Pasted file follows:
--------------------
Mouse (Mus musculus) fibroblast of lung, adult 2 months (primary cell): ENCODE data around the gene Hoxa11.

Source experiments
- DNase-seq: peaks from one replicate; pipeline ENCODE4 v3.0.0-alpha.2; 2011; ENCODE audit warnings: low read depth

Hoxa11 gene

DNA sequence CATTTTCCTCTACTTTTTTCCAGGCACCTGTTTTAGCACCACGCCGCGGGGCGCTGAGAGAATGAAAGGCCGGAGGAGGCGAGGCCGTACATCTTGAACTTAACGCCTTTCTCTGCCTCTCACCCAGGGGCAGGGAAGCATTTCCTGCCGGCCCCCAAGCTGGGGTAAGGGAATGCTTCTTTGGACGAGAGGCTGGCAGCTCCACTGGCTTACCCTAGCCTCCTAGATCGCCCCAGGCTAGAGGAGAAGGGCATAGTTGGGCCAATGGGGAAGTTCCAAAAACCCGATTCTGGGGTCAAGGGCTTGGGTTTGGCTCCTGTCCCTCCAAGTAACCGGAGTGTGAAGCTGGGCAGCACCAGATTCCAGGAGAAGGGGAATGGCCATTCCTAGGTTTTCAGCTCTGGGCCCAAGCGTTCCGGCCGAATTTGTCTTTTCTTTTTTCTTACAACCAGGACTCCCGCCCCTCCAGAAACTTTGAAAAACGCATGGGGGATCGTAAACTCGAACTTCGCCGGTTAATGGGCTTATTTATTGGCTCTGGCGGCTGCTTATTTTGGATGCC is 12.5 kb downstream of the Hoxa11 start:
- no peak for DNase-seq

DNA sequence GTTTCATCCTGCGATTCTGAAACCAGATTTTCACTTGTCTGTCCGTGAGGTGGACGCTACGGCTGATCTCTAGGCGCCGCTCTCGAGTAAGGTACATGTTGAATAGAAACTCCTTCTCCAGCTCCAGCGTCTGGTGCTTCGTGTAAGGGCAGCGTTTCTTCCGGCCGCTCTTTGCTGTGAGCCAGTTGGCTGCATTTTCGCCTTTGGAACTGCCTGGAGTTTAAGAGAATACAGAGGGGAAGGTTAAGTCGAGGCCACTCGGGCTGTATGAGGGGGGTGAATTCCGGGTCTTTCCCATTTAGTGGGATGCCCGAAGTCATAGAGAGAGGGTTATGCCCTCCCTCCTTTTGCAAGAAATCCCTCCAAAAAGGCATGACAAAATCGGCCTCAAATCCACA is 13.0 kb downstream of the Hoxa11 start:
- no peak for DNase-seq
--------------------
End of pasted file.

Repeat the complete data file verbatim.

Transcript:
Mouse (Mus musculus) fibroblast of lung, adult 2 months (primary cell): ENCODE data around the gene Hoxa11.

Source experiments
- DNase-seq: peaks from one replicate; pipeline ENCODE4 v3.0.0-alpha.2; 2011; ENCODE audit warnings: low read depth

Hoxa11 gene

DNA sequence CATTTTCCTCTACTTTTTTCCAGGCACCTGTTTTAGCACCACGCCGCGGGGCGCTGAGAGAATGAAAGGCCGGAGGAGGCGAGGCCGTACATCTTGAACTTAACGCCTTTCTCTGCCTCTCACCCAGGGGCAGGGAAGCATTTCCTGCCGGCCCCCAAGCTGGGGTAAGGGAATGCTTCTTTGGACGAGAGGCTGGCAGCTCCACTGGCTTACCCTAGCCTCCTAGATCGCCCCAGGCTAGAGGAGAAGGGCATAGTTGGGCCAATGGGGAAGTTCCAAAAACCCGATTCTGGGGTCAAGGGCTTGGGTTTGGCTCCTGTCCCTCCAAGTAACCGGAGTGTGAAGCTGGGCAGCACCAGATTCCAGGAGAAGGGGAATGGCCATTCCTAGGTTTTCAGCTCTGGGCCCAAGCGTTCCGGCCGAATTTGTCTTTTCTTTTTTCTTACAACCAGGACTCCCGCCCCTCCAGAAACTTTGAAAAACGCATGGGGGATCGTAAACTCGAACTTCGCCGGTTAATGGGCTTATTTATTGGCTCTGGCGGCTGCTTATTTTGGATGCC is 12.5 kb downstream of the Hoxa11 start:
- no peak for DNase-seq

DNA sequence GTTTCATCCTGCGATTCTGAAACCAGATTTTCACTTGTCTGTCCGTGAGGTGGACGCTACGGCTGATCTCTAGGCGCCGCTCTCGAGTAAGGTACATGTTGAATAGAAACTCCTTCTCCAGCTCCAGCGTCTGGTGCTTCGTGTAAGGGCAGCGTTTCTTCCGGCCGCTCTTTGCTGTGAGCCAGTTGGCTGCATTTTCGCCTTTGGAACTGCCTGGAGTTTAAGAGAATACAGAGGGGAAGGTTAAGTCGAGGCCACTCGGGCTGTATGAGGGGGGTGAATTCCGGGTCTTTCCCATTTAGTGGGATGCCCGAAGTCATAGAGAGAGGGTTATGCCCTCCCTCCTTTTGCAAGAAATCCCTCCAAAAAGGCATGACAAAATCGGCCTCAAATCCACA is 13.0 kb downstream of the Hoxa11 start:
- no peak for DNase-seq